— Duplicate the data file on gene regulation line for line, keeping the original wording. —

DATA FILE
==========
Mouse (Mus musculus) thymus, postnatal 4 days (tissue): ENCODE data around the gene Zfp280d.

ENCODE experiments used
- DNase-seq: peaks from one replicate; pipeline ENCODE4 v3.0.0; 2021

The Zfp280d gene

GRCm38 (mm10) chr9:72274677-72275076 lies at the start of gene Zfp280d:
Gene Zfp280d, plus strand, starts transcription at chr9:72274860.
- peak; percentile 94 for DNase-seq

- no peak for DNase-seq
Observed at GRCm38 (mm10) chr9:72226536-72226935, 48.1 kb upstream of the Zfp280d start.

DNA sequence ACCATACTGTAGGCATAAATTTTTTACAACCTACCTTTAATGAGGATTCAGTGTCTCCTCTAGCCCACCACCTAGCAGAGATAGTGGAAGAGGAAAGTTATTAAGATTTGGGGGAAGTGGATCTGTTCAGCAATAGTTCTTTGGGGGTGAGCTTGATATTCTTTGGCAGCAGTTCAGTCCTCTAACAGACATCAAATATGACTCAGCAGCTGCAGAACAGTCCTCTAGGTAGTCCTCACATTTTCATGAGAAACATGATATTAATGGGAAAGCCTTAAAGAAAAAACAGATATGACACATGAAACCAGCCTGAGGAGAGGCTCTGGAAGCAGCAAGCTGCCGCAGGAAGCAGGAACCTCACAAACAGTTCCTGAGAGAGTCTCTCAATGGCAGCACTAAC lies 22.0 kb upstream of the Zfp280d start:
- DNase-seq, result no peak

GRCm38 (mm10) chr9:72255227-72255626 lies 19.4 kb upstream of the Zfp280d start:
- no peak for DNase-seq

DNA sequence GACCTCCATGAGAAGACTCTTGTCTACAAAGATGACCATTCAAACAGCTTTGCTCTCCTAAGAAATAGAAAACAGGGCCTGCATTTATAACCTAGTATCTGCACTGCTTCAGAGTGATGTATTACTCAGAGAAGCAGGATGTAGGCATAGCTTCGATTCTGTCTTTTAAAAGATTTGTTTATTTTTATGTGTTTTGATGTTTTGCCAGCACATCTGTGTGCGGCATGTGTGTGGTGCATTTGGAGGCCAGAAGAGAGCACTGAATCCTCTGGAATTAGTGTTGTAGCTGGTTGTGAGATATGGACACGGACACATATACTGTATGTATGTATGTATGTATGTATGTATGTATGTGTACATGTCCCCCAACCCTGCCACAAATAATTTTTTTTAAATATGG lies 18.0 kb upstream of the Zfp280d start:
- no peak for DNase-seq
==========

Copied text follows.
Mouse (Mus musculus) thymus, postnatal 4 days (tissue): ENCODE data around the gene Zfp280d.

ENCODE experiments used
- DNase-seq: peaks from one replicate; pipeline ENCODE4 v3.0.0; 2021

The Zfp280d gene

GRCm38 (mm10) chr9:72274677-72275076 lies at the start of gene Zfp280d:
Gene Zfp280d, plus strand, starts transcription at chr9:72274860.
- peak; percentile 94 for DNase-seq

- no peak for DNase-seq
Observed at GRCm38 (mm10) chr9:72226536-72226935, 48.1 kb upstream of the Zfp280d start.

DNA sequence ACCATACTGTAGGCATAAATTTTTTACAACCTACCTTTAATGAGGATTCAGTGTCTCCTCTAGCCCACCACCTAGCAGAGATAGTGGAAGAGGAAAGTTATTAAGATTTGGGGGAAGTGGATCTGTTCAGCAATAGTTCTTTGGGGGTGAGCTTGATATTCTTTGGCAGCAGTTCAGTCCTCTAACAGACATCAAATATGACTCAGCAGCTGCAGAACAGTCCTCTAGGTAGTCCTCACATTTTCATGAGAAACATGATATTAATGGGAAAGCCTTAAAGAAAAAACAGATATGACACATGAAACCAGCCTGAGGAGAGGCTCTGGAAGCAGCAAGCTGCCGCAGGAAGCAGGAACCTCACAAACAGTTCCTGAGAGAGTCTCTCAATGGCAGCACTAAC lies 22.0 kb upstream of the Zfp280d start:
- DNase-seq, result no peak

GRCm38 (mm10) chr9:72255227-72255626 lies 19.4 kb upstream of the Zfp280d start:
- no peak for DNase-seq

DNA sequence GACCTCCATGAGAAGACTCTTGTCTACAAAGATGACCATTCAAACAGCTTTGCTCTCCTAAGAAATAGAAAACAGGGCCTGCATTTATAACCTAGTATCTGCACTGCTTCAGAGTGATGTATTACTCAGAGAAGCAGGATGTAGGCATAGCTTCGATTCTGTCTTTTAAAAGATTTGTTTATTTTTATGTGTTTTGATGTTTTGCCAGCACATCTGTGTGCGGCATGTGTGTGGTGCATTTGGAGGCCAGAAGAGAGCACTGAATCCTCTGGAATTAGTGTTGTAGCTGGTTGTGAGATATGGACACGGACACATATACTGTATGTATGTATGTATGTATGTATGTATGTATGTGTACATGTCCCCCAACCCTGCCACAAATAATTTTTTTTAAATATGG lies 18.0 kb upstream of the Zfp280d start:
- no peak for DNase-seq